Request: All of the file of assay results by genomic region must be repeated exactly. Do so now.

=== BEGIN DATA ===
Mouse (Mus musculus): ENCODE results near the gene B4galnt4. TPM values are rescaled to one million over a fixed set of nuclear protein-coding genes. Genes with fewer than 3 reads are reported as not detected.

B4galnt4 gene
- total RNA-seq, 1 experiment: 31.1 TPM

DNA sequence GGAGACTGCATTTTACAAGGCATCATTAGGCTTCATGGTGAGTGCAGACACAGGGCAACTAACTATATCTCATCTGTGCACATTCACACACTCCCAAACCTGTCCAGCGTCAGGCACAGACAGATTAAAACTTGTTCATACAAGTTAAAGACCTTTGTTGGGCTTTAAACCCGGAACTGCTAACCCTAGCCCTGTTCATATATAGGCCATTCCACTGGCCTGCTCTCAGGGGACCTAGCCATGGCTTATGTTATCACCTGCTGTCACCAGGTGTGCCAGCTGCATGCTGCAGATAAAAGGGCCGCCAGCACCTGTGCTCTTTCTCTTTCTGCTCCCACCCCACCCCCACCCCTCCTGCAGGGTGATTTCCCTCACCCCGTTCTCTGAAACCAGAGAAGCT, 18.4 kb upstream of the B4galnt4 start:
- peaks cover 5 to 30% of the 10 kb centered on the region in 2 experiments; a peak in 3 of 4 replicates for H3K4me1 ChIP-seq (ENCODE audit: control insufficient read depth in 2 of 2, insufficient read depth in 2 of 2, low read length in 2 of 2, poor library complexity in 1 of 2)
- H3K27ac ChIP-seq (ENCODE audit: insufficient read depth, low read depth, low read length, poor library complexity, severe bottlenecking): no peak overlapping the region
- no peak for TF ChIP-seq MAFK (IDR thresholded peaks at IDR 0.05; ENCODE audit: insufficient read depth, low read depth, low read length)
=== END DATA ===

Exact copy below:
Mouse (Mus musculus): ENCODE results near the gene B4galnt4. TPM values are rescaled to one million over a fixed set of nuclear protein-coding genes. Genes with fewer than 3 reads are reported as not detected.

B4galnt4 gene
- total RNA-seq, 1 experiment: 31.1 TPM

DNA sequence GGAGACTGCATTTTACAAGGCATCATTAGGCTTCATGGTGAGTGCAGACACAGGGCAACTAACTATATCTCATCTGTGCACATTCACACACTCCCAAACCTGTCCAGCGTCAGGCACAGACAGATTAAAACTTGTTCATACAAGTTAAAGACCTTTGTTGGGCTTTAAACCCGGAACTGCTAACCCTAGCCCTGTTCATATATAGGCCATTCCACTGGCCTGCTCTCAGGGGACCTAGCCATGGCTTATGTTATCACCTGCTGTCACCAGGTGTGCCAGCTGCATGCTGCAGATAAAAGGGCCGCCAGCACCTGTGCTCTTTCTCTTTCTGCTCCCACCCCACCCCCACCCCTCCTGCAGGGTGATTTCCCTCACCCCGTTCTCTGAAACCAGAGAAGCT, 18.4 kb upstream of the B4galnt4 start:
- peaks cover 5 to 30% of the 10 kb centered on the region in 2 experiments; a peak in 3 of 4 replicates for H3K4me1 ChIP-seq (ENCODE audit: control insufficient read depth in 2 of 2, insufficient read depth in 2 of 2, low read length in 2 of 2, poor library complexity in 1 of 2)
- H3K27ac ChIP-seq (ENCODE audit: insufficient read depth, low read depth, low read length, poor library complexity, severe bottlenecking): no peak overlapping the region
- no peak for TF ChIP-seq MAFK (IDR thresholded peaks at IDR 0.05; ENCODE audit: insufficient read depth, low read depth, low read length)